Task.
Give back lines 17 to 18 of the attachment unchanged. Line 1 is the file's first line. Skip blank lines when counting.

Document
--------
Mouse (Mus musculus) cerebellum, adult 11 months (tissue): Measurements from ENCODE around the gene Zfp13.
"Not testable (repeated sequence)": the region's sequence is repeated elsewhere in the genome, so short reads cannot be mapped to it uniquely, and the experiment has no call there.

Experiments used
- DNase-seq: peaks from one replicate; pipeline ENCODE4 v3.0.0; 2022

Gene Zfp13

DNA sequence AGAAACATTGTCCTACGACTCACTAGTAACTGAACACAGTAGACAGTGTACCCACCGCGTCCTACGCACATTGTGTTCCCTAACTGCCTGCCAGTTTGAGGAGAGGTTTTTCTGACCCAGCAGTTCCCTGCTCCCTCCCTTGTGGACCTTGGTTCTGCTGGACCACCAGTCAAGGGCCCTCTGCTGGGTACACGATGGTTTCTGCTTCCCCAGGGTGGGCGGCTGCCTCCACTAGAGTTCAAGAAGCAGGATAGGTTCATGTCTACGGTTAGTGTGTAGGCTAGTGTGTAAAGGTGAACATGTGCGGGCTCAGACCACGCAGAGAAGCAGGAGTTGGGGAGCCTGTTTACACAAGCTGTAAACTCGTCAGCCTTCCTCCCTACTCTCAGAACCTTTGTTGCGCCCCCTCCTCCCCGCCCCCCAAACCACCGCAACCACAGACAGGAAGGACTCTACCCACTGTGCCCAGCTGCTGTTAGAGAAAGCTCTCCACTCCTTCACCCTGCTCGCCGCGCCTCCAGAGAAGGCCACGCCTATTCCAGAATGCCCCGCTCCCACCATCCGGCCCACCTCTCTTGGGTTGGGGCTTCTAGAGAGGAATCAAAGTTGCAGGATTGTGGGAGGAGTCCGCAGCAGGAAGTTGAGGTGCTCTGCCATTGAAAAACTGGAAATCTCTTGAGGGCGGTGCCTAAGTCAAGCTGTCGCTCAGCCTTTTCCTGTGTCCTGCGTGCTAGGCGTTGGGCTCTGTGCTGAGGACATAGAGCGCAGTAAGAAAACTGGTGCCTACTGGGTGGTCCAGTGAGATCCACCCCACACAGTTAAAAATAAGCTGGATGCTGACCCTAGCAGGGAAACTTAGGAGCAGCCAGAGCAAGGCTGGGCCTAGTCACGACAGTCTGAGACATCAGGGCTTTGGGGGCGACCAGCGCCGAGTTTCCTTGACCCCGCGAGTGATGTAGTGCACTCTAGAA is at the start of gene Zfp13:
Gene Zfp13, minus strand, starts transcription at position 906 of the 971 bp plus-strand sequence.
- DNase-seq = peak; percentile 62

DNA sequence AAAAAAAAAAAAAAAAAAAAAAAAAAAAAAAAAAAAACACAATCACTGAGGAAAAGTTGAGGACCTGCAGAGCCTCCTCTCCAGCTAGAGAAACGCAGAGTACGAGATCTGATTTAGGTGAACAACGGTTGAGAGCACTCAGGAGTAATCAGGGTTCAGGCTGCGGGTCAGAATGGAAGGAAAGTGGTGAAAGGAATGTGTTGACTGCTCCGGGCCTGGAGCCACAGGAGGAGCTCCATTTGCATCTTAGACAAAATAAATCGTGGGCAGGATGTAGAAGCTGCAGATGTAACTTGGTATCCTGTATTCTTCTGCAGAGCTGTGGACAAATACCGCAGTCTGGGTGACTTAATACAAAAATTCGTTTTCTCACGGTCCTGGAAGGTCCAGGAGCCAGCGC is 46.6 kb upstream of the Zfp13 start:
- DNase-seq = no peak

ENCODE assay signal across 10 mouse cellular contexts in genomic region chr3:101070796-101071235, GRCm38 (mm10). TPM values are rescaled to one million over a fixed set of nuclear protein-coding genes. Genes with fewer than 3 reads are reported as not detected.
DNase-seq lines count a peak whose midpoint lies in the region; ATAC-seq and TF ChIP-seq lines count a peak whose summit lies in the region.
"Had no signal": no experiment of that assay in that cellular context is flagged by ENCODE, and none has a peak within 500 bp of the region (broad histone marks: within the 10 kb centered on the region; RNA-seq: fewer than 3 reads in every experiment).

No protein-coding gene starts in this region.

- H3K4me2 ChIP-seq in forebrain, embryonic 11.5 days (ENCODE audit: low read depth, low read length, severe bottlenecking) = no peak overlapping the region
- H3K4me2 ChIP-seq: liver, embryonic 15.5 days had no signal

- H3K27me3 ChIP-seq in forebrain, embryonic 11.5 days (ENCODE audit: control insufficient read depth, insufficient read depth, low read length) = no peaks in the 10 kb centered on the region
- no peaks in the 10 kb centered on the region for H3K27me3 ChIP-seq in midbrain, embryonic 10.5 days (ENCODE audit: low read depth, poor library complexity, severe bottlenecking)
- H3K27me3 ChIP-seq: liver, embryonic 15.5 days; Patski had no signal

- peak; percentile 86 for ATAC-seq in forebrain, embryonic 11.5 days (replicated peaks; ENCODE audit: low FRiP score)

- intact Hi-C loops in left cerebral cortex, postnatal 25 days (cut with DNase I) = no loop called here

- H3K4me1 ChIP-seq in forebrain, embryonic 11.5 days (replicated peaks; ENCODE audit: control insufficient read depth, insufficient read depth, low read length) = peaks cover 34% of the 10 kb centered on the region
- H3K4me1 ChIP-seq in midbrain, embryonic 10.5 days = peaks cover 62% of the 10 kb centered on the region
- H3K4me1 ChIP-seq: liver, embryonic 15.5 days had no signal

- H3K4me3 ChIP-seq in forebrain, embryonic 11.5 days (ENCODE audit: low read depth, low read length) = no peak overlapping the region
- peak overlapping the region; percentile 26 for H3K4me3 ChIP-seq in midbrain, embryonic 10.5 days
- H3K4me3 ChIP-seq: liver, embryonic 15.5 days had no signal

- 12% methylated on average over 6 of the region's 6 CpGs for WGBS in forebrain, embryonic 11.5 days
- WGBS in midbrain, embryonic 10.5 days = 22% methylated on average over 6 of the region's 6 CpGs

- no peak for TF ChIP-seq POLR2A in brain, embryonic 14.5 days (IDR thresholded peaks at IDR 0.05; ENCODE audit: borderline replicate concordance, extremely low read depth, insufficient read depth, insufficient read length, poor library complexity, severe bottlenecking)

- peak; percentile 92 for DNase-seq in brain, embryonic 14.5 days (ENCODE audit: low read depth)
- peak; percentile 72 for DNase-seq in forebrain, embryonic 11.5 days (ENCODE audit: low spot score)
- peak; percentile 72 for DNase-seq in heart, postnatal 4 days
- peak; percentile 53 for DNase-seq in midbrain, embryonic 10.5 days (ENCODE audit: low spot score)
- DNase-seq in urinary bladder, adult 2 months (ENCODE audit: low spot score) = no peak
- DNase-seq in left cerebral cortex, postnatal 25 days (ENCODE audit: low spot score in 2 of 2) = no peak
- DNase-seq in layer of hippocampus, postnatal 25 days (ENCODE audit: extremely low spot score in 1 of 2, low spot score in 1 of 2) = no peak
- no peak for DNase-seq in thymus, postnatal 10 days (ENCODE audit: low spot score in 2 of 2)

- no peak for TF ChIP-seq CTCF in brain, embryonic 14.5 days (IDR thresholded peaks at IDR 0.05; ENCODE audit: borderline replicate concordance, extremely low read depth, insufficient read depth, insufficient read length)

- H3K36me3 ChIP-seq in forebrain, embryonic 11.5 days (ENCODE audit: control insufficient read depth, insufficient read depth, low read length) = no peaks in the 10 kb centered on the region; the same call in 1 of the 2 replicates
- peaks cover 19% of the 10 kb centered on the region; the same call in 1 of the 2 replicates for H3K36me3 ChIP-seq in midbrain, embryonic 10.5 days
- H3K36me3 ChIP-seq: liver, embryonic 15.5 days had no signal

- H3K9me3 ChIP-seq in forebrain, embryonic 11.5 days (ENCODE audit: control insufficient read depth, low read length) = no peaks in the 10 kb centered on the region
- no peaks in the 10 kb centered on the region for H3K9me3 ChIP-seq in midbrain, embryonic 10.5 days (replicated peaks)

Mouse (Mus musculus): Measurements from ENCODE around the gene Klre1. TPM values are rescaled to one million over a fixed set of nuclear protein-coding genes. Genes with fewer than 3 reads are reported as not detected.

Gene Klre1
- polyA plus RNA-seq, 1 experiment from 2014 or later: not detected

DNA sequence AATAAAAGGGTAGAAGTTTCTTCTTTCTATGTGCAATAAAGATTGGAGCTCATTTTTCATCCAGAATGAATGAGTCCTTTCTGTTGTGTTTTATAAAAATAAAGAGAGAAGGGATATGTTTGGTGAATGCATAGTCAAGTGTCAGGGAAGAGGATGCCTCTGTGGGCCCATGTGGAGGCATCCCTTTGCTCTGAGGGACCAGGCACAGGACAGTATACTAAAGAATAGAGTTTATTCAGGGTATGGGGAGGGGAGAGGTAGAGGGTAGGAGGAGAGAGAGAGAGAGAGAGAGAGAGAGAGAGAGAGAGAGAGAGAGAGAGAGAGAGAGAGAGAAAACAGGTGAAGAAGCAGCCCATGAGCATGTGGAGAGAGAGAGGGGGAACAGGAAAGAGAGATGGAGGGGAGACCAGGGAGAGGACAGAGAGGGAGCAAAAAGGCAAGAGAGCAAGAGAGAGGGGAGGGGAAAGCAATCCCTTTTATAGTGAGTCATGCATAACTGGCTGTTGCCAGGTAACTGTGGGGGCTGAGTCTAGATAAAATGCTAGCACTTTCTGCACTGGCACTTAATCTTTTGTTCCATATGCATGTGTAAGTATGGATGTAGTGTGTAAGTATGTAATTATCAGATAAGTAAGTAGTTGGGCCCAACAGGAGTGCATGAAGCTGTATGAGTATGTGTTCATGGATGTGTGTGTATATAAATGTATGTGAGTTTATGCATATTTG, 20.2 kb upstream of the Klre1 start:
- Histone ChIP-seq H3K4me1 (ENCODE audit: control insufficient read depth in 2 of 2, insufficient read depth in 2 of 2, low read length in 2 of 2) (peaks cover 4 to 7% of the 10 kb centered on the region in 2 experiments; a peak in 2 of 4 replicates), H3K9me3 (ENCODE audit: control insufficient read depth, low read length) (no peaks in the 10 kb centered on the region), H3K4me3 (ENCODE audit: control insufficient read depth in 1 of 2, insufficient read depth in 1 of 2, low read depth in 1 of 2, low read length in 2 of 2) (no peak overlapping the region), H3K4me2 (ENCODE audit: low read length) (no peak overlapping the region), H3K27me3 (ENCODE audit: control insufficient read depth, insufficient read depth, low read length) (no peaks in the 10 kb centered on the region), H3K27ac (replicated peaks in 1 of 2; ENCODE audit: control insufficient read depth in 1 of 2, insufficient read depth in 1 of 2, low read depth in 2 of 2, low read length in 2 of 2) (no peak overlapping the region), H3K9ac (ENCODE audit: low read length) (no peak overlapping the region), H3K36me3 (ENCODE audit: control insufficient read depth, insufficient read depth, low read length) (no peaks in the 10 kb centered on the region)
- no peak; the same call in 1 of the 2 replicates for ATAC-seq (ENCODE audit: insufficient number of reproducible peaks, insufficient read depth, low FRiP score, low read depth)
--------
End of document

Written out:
- H3K27me3 ChIP-seq in forebrain, embryonic 11.5 days (ENCODE audit: control insufficient read depth, insufficient read depth, low read length) = no peaks in the 10 kb centered on the region
- no peaks in the 10 kb centered on the region for H3K27me3 ChIP-seq in midbrain, embryonic 10.5 days (ENCODE audit: low read depth, poor library complexity, severe bottlenecking)